development, but not always the rest of the organization. Technical individual contributors will tell you the struggle they have just getting approval for technical trainings required to do their jobs. New CISOs are begging for more resources and
training to level up their skillsets. Soft skills (a phrase which has been overused and not always taken seriously) are put in a priority far beneath technical training. If technical training is organizational priority number #264 then its soft skills
cousin must fall somewhere down around #3,877.
But it cuts both ways. For years, the industry has perpetuated the stereotypes – the individual in the black hoodie; the gamer in the basement; the nerdy techie that never makes eye contact. These stereotypes are outdated, but still many technical
professionals don’t see the value of these soft skills.
3. What are workable solutions to address soft skill challenges?
Jennifer: I think it’s our job as leaders to put a spotlight on these soft skills which are critical to the success of not just our organizations – but to the success of us all as people. Organizations need to prioritize the soft skills and
acknowledge the very large body of scientific evidence that these things work. Learning to communicate more effectively, understanding how to build trust, becoming more discerning with our attention, developing the ability to focus and becoming exceptional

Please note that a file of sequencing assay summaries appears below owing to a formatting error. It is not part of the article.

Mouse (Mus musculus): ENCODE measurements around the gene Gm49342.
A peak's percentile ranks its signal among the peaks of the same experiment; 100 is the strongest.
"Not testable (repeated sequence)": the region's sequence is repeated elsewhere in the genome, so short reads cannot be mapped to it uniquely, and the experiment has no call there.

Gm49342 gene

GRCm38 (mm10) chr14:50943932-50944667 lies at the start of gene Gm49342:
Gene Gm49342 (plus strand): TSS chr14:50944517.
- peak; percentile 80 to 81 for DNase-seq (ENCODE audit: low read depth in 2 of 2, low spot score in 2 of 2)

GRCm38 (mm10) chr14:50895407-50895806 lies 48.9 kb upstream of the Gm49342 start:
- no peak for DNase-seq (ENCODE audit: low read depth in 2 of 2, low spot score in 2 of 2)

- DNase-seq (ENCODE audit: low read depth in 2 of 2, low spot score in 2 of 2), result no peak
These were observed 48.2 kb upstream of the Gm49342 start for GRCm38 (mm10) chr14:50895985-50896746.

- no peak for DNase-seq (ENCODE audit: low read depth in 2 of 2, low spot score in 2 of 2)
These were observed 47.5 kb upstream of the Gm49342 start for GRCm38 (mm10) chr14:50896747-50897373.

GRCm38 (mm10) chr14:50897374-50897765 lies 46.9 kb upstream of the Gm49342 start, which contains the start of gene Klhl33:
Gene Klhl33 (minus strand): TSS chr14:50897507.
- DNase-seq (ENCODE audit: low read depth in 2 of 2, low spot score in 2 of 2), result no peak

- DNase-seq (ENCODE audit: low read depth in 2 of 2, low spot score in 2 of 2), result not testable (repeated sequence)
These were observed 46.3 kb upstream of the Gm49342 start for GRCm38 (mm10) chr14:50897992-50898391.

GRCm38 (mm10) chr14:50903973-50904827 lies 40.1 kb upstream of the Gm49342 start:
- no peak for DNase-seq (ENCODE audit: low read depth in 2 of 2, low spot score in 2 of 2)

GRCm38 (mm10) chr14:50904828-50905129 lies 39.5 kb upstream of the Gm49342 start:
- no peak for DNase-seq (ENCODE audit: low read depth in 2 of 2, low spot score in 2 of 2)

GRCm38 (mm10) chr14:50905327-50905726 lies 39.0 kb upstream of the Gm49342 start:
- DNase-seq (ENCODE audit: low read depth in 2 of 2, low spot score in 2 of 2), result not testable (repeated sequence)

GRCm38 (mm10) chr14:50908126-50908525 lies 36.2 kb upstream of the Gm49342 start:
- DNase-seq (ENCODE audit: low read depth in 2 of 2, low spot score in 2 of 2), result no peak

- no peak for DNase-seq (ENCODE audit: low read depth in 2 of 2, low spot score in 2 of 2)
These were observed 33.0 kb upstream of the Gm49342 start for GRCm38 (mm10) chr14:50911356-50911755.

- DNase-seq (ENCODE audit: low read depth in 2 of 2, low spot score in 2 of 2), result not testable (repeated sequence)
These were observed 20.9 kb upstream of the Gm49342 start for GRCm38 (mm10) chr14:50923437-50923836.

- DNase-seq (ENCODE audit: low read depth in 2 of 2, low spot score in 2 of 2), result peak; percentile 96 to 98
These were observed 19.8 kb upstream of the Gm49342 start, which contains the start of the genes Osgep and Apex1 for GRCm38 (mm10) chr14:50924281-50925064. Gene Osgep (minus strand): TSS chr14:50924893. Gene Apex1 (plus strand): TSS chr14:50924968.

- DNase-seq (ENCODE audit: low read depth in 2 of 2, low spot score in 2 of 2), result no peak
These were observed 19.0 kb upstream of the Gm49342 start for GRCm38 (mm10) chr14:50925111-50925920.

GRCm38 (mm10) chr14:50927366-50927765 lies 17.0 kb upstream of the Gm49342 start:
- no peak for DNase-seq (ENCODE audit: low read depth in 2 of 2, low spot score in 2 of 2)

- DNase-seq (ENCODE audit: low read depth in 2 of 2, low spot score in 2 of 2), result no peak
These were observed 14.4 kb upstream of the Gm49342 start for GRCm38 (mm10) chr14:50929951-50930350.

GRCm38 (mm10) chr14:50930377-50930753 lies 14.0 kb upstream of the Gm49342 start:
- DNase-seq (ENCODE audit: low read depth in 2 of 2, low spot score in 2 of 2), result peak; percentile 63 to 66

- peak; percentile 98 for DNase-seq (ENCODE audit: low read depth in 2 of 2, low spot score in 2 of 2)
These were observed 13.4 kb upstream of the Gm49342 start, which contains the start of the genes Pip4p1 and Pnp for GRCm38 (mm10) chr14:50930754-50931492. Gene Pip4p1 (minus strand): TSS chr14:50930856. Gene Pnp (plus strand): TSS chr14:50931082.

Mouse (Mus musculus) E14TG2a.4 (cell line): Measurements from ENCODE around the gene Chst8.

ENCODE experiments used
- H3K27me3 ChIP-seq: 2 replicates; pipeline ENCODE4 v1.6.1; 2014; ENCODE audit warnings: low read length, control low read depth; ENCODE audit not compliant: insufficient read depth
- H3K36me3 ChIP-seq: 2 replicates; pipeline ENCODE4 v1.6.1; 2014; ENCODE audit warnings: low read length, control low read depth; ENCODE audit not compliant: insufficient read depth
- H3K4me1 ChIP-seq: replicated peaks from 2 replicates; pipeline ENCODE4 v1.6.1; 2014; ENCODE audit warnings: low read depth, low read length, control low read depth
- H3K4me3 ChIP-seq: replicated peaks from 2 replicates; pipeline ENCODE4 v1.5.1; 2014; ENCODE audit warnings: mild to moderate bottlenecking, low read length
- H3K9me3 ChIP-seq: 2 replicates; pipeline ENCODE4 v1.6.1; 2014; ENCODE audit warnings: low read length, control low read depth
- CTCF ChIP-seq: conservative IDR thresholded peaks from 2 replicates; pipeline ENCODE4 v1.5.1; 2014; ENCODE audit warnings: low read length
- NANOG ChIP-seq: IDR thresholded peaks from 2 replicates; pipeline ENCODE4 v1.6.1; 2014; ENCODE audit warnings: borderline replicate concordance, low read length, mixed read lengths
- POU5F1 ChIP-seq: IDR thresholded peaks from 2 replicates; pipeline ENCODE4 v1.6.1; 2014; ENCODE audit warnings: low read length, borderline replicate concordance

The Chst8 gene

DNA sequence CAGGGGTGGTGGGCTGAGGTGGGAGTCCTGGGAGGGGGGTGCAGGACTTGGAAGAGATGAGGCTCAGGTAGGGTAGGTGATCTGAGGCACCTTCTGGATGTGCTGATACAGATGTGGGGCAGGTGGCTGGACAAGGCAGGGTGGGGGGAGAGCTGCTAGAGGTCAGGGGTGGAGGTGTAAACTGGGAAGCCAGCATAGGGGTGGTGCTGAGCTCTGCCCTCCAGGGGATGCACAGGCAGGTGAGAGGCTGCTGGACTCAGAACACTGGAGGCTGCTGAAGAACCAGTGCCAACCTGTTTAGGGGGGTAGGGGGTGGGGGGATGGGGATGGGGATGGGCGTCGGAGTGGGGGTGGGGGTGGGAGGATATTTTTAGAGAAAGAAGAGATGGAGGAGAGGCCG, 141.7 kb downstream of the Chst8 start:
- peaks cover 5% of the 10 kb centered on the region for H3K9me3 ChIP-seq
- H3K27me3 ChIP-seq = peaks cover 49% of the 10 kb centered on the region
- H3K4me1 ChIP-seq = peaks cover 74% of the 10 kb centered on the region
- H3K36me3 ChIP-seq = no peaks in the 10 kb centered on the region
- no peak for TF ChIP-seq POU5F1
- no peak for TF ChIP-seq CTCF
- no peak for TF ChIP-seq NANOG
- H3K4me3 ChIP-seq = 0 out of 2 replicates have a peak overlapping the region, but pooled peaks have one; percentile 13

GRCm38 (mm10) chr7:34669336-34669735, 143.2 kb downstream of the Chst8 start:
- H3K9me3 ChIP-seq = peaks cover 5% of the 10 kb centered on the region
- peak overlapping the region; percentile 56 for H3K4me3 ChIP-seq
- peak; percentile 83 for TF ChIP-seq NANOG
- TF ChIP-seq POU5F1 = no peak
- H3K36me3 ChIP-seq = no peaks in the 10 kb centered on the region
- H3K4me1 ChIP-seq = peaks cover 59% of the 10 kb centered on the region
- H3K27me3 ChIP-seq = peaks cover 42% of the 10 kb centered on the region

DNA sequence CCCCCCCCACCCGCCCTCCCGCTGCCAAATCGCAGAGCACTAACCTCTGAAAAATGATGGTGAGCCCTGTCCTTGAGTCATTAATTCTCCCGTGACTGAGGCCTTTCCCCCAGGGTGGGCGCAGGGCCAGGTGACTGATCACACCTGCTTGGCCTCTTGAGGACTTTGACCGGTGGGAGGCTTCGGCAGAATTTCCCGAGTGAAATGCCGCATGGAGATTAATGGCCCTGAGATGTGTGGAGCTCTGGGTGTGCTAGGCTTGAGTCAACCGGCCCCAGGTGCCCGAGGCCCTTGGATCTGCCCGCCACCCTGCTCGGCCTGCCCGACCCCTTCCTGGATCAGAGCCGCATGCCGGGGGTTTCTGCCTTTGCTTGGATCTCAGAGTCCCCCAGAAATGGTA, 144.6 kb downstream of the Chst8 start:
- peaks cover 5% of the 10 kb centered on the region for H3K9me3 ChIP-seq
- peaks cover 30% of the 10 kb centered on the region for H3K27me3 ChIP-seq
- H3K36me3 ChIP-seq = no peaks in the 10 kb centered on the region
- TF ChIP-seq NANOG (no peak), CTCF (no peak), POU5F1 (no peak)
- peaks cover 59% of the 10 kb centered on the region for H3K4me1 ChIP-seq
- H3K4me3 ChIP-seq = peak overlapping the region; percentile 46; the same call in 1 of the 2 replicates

time management are all skills that are easily taught. It takes the right toolbox, and we have many to pull from, from organizational health workshops to the latest mindfulness training. There are unlimited learning options for individuals and groups,
personally and professionally.
4. What are some best practices that the leaders/teams could adopt now?
Jennifer: Leaders can start prioritizing soft skills and helping their teams understand the tangible benefits of developing those skills. Just as with technical training, there are training, courses, apps and practices that are almost prescriptive for
whatever ails you (or your team). Other key soft skill areas to focus on include:
- Consider what positive qualities or skills you see in your managers/leaders/team
- Consider what undesirable qualities or habits you observe in other managers/leaders
- Self-reflect on your strengths and weaknesses in those same areas
- Practice active listening to understand - not to respond, reply, or interject
- Communicate early and often, and never be afraid to over-communicate
- Take on a leadership role by volunteering on projects or mentoring
- Work on your awareness of feeling anxious or unsettled and identify causes or contributing factors
5. What are the benefits of prioritizing soft skills?
The impact of improving soft skills ranges from better employee retention to less burnout, better mental health, much higher job satisfaction and productivity, enhanced team dynamics, and ultimately a better bottom line for all involved. It’s one
of the rare organizational win-win opportunities.
About the IANS Faculty